By Sarah Ensor
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Chep UK workers launch an all-out strike over pay

The Unite union at every level must give full support to such key battles
Issue 2786
15 pickets, some in flourescent jackets, some with raised fists, outside the Chep pallets strike

Pickets are outside the plant 24 hours a day Monday to Friday (Pic: Sarah Ensor)

Chep UK workers in the Unite union began an all-out strike over pay on 17 December after four days of earlier strikes.

Strikers are picketing the Trafford Park site in Manchester 24 hours a day, Monday to Friday and say they intend to stay out until they get a fair pay rise. “Our Christmas is going to be here, fighting,” one striker said.

Chep UK workers make pallets and other containers for major companies including Heinz and Heineken and were designated key workers during the pandemic last year.  Then management insulted them with a one percent pay increase while the company made over £150 million profit.

“We had to work through Covid and take one percent because we thought the company was struggling, but we’ve found out now they’ve been milking it and were creaming it in,” said a striker.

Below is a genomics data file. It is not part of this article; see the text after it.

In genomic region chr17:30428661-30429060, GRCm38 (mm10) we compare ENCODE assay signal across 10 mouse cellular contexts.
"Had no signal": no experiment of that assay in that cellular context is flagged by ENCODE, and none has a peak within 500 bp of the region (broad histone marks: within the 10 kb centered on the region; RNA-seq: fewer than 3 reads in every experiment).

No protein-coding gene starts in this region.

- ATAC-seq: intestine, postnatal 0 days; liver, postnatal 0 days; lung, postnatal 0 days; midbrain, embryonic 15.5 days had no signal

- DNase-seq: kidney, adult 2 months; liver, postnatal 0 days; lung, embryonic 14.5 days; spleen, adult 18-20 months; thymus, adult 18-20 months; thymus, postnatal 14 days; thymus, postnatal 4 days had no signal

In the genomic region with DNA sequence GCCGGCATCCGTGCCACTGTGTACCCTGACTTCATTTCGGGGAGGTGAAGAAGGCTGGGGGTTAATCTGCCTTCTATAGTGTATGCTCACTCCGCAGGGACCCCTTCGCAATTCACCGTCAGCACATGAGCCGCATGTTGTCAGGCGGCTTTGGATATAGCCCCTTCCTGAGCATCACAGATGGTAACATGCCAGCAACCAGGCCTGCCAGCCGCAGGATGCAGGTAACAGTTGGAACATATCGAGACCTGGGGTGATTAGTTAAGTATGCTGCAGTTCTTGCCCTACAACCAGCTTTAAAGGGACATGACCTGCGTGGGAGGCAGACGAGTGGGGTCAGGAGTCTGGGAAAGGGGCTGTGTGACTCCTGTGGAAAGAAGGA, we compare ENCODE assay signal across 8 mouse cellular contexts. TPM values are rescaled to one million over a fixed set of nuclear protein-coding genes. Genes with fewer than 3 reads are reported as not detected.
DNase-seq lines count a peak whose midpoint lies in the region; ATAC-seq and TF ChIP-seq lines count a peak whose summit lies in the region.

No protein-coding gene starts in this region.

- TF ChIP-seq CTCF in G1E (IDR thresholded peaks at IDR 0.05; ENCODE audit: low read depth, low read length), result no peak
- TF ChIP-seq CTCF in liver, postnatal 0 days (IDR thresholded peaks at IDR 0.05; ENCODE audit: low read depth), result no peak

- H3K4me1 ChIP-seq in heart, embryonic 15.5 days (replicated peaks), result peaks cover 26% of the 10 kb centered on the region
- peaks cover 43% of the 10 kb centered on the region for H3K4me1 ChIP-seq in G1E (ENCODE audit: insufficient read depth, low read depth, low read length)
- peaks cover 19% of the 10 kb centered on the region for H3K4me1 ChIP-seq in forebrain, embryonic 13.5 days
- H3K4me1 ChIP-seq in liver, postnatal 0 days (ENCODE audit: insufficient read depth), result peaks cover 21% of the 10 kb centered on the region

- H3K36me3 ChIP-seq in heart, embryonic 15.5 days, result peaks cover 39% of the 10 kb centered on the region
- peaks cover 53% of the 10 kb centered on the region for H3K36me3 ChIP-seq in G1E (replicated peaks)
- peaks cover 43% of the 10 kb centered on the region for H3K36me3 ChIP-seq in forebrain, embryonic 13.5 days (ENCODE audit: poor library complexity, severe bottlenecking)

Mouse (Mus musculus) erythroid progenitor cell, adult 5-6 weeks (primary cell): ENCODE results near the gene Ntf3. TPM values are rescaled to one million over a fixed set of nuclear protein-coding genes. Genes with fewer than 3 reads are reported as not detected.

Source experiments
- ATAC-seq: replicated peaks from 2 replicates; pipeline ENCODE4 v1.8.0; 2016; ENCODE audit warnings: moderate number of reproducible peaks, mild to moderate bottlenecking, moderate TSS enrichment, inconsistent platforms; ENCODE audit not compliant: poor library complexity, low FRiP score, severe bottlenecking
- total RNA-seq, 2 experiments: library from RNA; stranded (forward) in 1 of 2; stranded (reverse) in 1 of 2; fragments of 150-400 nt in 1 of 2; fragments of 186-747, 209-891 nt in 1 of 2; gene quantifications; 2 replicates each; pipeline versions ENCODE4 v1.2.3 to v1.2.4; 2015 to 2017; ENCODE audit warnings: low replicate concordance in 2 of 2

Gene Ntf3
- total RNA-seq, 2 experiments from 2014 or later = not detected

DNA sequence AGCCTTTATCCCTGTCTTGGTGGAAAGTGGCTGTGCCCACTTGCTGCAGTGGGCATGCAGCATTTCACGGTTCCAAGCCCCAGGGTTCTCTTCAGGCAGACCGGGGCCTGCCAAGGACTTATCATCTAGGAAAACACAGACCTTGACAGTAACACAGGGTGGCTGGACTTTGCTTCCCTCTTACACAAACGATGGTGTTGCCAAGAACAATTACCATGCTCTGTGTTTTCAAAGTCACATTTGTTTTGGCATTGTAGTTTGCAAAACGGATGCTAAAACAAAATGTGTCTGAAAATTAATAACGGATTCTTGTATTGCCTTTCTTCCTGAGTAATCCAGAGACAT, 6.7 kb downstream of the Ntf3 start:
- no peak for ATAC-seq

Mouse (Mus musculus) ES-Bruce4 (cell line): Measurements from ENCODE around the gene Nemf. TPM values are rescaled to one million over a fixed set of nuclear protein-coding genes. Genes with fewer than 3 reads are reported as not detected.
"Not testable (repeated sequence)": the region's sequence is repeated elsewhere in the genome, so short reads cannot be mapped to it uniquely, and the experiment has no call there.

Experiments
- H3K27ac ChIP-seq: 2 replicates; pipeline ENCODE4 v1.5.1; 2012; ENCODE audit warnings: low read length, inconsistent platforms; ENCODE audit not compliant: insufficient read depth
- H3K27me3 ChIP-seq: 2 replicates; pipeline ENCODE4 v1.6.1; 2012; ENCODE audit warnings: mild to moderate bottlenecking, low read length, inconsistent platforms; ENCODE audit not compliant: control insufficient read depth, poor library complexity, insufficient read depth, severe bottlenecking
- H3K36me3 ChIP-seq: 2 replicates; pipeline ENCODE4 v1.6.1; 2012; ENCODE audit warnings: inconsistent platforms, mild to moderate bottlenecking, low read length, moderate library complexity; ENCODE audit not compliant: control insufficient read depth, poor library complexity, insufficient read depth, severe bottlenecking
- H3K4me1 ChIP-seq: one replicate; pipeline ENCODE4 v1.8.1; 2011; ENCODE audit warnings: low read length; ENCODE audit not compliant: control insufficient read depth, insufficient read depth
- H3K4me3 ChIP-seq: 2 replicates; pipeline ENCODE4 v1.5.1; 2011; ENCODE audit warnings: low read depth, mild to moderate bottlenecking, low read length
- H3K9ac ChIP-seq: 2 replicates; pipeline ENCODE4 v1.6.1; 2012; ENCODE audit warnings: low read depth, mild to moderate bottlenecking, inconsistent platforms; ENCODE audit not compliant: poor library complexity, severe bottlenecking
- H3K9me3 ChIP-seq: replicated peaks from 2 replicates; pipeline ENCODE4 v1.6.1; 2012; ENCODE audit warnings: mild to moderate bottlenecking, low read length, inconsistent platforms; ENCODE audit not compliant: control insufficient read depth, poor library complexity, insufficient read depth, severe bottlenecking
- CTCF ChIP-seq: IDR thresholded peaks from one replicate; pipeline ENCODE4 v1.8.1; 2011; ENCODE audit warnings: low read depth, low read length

“They’ve spent £10,000 on cameras and more security since the start of the strike, and have Security wear (body worn) video to watch us,” another said.

Other Chep UK sites pay up to £1,000 a year more than in Manchester where workers turned down a 1.5 percent offer, then 2 percent and voted by 75 percent to strike. Pickets said that some workers who voted no are planning to join the strike now.

The strikers are well organised with gazebos and a brazier and lots of support from local residents and the GMB union which allowed pickets to use its facilities nearby.

A group of six pickets closely reading Socialist Worker

Pickets enjoying some essential reading (Pic: Sarah Ensor)

Workers in the Unison and PCS unions have visited pickets with banners, flags and sweets while passing lorries and a convoy of six Amazon vans blared their horns in support.

Strikers said many delivery drivers, from as far away as Middlesbrough, had not crossed the picket line, including the Calor gas needed for the site’s five fork lift trucks on each shift.

With the latest RPI inflation figure hitting 7.1 percent, Chep is an important example of how workers will have to fight to defend and extend their living standards.

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